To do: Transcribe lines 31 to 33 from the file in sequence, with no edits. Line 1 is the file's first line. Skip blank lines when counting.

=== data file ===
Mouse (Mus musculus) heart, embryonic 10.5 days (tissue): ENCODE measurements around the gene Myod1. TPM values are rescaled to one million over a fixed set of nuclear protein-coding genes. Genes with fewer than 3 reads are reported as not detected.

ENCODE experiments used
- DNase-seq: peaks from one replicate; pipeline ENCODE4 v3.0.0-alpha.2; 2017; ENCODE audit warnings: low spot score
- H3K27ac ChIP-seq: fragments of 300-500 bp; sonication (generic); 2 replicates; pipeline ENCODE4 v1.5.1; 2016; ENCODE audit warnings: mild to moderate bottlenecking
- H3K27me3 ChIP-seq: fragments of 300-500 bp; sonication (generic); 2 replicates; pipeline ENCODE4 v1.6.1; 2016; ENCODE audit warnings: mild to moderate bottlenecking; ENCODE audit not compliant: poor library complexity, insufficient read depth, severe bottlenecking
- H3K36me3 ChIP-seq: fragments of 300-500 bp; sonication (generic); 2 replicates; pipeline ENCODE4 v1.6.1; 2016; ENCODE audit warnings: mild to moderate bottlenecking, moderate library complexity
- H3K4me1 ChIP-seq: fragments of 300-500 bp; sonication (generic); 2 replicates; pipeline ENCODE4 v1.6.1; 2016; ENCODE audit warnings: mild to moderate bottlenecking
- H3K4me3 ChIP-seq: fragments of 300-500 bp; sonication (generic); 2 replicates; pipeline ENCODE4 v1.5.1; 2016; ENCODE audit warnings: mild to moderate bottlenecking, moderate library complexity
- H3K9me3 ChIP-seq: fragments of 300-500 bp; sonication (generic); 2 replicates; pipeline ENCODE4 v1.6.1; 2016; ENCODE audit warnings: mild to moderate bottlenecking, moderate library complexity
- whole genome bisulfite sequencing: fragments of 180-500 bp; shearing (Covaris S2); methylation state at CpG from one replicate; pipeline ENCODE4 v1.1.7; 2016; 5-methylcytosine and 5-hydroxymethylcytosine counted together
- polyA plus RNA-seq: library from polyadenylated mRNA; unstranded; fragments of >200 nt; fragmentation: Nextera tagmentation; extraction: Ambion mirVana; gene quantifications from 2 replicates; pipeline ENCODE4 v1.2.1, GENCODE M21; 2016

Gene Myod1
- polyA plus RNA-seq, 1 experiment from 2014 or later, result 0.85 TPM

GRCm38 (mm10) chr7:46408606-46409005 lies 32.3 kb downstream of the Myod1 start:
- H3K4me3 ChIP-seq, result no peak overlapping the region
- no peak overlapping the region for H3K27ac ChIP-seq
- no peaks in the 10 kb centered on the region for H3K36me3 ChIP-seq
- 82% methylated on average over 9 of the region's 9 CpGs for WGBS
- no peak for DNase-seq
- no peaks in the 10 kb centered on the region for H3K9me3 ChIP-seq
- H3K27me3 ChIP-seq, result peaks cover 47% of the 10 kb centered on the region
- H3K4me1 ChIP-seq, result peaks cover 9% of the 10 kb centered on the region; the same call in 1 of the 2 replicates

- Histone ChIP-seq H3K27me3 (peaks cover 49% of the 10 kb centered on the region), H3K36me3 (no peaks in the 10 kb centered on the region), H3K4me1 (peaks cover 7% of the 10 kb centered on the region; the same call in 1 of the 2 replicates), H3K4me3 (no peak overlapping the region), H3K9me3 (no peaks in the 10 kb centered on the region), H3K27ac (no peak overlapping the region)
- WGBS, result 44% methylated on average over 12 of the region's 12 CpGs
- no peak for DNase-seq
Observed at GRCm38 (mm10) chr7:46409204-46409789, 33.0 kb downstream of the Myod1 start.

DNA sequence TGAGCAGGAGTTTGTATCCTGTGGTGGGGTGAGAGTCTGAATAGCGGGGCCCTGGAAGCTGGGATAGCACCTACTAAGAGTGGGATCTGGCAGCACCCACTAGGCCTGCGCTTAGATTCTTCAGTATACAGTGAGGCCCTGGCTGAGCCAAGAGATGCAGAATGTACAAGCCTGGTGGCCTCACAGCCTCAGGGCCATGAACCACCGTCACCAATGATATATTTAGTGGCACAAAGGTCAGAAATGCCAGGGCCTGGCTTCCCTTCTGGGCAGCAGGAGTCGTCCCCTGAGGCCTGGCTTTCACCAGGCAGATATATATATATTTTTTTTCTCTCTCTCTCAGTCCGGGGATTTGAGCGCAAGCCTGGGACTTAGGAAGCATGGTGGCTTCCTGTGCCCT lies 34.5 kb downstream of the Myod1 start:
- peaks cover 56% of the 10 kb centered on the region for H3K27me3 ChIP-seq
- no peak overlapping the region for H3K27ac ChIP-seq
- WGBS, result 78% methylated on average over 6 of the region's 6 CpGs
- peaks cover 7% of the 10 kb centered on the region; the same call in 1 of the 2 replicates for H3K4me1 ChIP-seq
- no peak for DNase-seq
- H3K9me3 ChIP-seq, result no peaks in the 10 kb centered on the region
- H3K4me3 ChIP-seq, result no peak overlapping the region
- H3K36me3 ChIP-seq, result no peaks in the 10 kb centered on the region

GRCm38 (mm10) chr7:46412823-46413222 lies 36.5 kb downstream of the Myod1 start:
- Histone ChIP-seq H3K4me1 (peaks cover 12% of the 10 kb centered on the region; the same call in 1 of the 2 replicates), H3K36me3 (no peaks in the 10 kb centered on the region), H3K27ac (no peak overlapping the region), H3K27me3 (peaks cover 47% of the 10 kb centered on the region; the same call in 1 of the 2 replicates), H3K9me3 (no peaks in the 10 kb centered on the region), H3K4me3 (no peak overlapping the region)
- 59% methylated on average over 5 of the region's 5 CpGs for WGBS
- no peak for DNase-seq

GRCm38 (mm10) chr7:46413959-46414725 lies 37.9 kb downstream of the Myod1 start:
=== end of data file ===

- peaks cover 7% of the 10 kb centered on the region; the same call in 1 of the 2 replicates for H3K4me1 ChIP-seq
- no peak for DNase-seq
- H3K9me3 ChIP-seq, result no peaks in the 10 kb centered on the region